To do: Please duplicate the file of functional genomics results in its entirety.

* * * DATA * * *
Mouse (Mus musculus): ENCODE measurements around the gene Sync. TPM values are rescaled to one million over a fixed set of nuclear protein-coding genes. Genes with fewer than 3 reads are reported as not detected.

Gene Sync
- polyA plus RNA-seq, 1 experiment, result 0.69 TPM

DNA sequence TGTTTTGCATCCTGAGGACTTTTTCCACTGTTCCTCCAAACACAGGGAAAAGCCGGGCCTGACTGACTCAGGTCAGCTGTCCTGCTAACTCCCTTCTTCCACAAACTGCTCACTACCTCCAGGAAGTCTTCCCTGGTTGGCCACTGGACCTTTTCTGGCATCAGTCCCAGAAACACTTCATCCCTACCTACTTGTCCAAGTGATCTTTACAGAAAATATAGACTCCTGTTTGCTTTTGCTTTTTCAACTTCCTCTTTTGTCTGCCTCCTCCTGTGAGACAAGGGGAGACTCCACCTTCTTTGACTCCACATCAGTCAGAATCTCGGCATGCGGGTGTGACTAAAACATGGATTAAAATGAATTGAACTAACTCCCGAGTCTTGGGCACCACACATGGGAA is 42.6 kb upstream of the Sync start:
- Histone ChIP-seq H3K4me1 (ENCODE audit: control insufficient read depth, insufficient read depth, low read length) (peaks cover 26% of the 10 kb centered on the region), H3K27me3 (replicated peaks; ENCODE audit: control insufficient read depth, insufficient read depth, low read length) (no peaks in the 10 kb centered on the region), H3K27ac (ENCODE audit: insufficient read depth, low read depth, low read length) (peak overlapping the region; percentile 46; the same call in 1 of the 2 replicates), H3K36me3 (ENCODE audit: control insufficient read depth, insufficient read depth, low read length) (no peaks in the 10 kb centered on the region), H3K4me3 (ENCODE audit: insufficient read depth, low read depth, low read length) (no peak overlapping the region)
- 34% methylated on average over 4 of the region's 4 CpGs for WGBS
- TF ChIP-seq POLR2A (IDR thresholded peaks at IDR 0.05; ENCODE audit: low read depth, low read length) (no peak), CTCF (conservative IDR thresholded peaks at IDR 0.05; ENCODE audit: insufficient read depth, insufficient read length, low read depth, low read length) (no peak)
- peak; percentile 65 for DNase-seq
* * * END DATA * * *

Mouse (Mus musculus): ENCODE measurements around the gene Sync. TPM values are rescaled to one million over a fixed set of nuclear protein-coding genes. Genes with fewer than 3 reads are reported as not detected.

Gene Sync
- polyA plus RNA-seq, 1 experiment, result 0.69 TPM

DNA sequence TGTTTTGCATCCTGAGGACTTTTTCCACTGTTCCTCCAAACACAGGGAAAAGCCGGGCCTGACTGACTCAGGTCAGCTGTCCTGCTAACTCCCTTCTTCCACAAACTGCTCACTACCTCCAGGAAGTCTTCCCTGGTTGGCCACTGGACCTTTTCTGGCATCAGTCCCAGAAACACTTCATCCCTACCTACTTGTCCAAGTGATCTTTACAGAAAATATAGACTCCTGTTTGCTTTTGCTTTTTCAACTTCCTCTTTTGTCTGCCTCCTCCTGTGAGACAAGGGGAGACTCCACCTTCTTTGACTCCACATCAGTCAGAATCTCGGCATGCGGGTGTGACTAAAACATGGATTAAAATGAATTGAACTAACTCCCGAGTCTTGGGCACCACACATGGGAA is 42.6 kb upstream of the Sync start:
- Histone ChIP-seq H3K4me1 (ENCODE audit: control insufficient read depth, insufficient read depth, low read length) (peaks cover 26% of the 10 kb centered on the region), H3K27me3 (replicated peaks; ENCODE audit: control insufficient read depth, insufficient read depth, low read length) (no peaks in the 10 kb centered on the region), H3K27ac (ENCODE audit: insufficient read depth, low read depth, low read length) (peak overlapping the region; percentile 46; the same call in 1 of the 2 replicates), H3K36me3 (ENCODE audit: control insufficient read depth, insufficient read depth, low read length) (no peaks in the 10 kb centered on the region), H3K4me3 (ENCODE audit: insufficient read depth, low read depth, low read length) (no peak overlapping the region)
- 34% methylated on average over 4 of the region's 4 CpGs for WGBS
- TF ChIP-seq POLR2A (IDR thresholded peaks at IDR 0.05; ENCODE audit: low read depth, low read length) (no peak), CTCF (conservative IDR thresholded peaks at IDR 0.05; ENCODE audit: insufficient read depth, insufficient read length, low read depth, low read length) (no peak)
- peak; percentile 65 for DNase-seq